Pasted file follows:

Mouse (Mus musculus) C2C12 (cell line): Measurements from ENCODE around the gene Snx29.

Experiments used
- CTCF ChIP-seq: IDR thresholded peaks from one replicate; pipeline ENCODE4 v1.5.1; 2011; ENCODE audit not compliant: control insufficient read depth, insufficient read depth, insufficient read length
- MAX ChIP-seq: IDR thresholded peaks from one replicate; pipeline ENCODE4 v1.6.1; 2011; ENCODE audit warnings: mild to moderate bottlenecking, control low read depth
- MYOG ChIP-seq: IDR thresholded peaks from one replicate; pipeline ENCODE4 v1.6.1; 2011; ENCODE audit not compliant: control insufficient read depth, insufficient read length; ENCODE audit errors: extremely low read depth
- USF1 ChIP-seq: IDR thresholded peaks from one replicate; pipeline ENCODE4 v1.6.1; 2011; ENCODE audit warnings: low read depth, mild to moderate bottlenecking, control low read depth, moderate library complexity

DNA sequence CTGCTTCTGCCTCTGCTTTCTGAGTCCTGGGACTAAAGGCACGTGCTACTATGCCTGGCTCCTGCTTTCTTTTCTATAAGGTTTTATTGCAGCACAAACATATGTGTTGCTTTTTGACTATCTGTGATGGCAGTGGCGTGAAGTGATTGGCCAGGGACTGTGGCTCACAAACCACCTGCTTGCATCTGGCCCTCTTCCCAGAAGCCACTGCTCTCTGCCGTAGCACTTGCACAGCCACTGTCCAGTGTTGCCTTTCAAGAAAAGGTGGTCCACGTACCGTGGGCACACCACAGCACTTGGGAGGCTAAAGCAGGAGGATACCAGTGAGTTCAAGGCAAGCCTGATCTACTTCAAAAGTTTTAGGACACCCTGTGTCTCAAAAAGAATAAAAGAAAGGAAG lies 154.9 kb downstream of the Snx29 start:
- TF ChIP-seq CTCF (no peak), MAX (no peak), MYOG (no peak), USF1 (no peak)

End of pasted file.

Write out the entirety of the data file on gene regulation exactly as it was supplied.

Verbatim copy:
Mouse (Mus musculus) C2C12 (cell line): Measurements from ENCODE around the gene Snx29.

Experiments used
- CTCF ChIP-seq: IDR thresholded peaks from one replicate; pipeline ENCODE4 v1.5.1; 2011; ENCODE audit not compliant: control insufficient read depth, insufficient read depth, insufficient read length
- MAX ChIP-seq: IDR thresholded peaks from one replicate; pipeline ENCODE4 v1.6.1; 2011; ENCODE audit warnings: mild to moderate bottlenecking, control low read depth
- MYOG ChIP-seq: IDR thresholded peaks from one replicate; pipeline ENCODE4 v1.6.1; 2011; ENCODE audit not compliant: control insufficient read depth, insufficient read length; ENCODE audit errors: extremely low read depth
- USF1 ChIP-seq: IDR thresholded peaks from one replicate; pipeline ENCODE4 v1.6.1; 2011; ENCODE audit warnings: low read depth, mild to moderate bottlenecking, control low read depth, moderate library complexity

DNA sequence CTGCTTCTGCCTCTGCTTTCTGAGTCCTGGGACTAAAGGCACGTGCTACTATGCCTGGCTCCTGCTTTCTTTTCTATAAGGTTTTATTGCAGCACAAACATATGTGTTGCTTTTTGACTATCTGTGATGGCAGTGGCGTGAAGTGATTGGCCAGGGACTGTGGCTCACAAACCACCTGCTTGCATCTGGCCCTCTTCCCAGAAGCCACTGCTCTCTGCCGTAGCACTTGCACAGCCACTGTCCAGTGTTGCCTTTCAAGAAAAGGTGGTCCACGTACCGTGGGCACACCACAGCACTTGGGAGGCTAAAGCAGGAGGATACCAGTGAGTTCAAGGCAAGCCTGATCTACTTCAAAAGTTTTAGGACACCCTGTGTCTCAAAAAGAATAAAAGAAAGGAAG lies 154.9 kb downstream of the Snx29 start:
- TF ChIP-seq CTCF (no peak), MAX (no peak), MYOG (no peak), USF1 (no peak)